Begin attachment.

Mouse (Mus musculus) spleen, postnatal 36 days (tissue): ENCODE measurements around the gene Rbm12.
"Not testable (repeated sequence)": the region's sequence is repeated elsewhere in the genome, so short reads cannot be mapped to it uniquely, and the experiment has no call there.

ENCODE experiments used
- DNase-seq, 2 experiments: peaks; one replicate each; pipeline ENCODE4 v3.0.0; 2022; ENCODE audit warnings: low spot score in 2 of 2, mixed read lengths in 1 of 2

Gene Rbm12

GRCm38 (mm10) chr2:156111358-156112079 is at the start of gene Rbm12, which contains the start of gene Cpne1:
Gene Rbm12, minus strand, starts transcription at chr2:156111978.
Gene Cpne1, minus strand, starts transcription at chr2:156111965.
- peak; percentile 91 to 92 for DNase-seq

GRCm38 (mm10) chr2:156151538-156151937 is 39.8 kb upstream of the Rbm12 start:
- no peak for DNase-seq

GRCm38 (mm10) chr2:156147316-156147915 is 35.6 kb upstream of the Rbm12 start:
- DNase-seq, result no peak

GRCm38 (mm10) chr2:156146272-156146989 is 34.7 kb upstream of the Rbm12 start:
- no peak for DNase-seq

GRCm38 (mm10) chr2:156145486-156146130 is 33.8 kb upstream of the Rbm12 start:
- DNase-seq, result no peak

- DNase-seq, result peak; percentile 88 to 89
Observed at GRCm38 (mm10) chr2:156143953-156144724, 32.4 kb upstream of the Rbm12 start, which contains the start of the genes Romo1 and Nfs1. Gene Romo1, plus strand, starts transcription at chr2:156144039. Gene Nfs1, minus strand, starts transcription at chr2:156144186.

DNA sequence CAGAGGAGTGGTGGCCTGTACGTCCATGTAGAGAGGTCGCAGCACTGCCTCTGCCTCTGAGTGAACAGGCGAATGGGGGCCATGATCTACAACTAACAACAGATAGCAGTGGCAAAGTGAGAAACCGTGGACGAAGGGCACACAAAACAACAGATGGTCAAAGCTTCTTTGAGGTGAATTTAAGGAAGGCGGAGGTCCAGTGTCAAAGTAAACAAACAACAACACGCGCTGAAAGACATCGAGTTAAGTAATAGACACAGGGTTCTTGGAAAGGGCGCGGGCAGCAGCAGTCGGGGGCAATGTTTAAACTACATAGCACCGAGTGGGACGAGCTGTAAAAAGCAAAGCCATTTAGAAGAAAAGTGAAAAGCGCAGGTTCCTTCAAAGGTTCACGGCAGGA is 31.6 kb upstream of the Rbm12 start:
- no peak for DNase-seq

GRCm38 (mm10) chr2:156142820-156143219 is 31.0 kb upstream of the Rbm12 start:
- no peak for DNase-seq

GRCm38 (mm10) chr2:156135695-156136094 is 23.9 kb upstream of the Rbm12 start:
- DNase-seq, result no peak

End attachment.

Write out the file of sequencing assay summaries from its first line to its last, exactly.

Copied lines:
Mouse (Mus musculus) spleen, postnatal 36 days (tissue): ENCODE measurements around the gene Rbm12.
"Not testable (repeated sequence)": the region's sequence is repeated elsewhere in the genome, so short reads cannot be mapped to it uniquely, and the experiment has no call there.

ENCODE experiments used
- DNase-seq, 2 experiments: peaks; one replicate each; pipeline ENCODE4 v3.0.0; 2022; ENCODE audit warnings: low spot score in 2 of 2, mixed read lengths in 1 of 2

Gene Rbm12

GRCm38 (mm10) chr2:156111358-156112079 is at the start of gene Rbm12, which contains the start of gene Cpne1:
Gene Rbm12, minus strand, starts transcription at chr2:156111978.
Gene Cpne1, minus strand, starts transcription at chr2:156111965.
- peak; percentile 91 to 92 for DNase-seq

GRCm38 (mm10) chr2:156151538-156151937 is 39.8 kb upstream of the Rbm12 start:
- no peak for DNase-seq

GRCm38 (mm10) chr2:156147316-156147915 is 35.6 kb upstream of the Rbm12 start:
- DNase-seq, result no peak

GRCm38 (mm10) chr2:156146272-156146989 is 34.7 kb upstream of the Rbm12 start:
- no peak for DNase-seq

GRCm38 (mm10) chr2:156145486-156146130 is 33.8 kb upstream of the Rbm12 start:
- DNase-seq, result no peak

- DNase-seq, result peak; percentile 88 to 89
Observed at GRCm38 (mm10) chr2:156143953-156144724, 32.4 kb upstream of the Rbm12 start, which contains the start of the genes Romo1 and Nfs1. Gene Romo1, plus strand, starts transcription at chr2:156144039. Gene Nfs1, minus strand, starts transcription at chr2:156144186.

DNA sequence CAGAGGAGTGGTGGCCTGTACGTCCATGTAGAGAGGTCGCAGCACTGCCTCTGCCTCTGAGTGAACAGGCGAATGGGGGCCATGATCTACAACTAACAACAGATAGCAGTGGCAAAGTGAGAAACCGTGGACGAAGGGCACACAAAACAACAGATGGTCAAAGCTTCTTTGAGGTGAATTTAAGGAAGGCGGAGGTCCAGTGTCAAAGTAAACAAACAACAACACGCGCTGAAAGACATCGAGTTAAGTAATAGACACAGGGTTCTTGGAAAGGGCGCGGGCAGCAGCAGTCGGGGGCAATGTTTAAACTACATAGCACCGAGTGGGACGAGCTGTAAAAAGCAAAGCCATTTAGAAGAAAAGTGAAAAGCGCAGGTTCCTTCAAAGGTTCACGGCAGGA is 31.6 kb upstream of the Rbm12 start:
- no peak for DNase-seq

GRCm38 (mm10) chr2:156142820-156143219 is 31.0 kb upstream of the Rbm12 start:
- no peak for DNase-seq

GRCm38 (mm10) chr2:156135695-156136094 is 23.9 kb upstream of the Rbm12 start:
- DNase-seq, result no peak